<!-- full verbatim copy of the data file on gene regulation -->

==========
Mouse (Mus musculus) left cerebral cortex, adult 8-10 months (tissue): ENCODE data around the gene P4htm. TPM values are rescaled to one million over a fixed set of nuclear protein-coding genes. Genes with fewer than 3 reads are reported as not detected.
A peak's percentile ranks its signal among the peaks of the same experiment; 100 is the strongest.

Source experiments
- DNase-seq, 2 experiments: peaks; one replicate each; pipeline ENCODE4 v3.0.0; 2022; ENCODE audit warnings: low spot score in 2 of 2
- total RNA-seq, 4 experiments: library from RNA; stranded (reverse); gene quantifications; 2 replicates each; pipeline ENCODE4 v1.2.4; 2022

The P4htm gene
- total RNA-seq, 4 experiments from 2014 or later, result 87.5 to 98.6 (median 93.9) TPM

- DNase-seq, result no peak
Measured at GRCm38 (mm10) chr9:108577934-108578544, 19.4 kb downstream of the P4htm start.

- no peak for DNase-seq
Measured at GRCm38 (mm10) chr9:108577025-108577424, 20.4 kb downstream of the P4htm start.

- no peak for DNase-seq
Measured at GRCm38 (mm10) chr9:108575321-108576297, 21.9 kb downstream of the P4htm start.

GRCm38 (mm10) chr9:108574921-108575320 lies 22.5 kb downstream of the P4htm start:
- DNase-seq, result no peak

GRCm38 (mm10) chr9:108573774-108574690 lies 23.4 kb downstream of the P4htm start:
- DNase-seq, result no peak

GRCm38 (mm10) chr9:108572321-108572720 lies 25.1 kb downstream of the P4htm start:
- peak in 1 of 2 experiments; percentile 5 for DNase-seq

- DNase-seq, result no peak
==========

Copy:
Mouse (Mus musculus) left cerebral cortex, adult 8-10 months (tissue): ENCODE data around the gene P4htm. TPM values are rescaled to one million over a fixed set of nuclear protein-coding genes. Genes with fewer than 3 reads are reported as not detected.
A peak's percentile ranks its signal among the peaks of the same experiment; 100 is the strongest.

Source experiments
- DNase-seq, 2 experiments: peaks; one replicate each; pipeline ENCODE4 v3.0.0; 2022; ENCODE audit warnings: low spot score in 2 of 2
- total RNA-seq, 4 experiments: library from RNA; stranded (reverse); gene quantifications; 2 replicates each; pipeline ENCODE4 v1.2.4; 2022

The P4htm gene
- total RNA-seq, 4 experiments from 2014 or later, result 87.5 to 98.6 (median 93.9) TPM

- DNase-seq, result no peak
Measured at GRCm38 (mm10) chr9:108577934-108578544, 19.4 kb downstream of the P4htm start.

- no peak for DNase-seq
Measured at GRCm38 (mm10) chr9:108577025-108577424, 20.4 kb downstream of the P4htm start.

- no peak for DNase-seq
Measured at GRCm38 (mm10) chr9:108575321-108576297, 21.9 kb downstream of the P4htm start.

GRCm38 (mm10) chr9:108574921-108575320 lies 22.5 kb downstream of the P4htm start:
- DNase-seq, result no peak

GRCm38 (mm10) chr9:108573774-108574690 lies 23.4 kb downstream of the P4htm start:
- DNase-seq, result no peak

GRCm38 (mm10) chr9:108572321-108572720 lies 25.1 kb downstream of the P4htm start:
- peak in 1 of 2 experiments; percentile 5 for DNase-seq

- DNase-seq, result no peak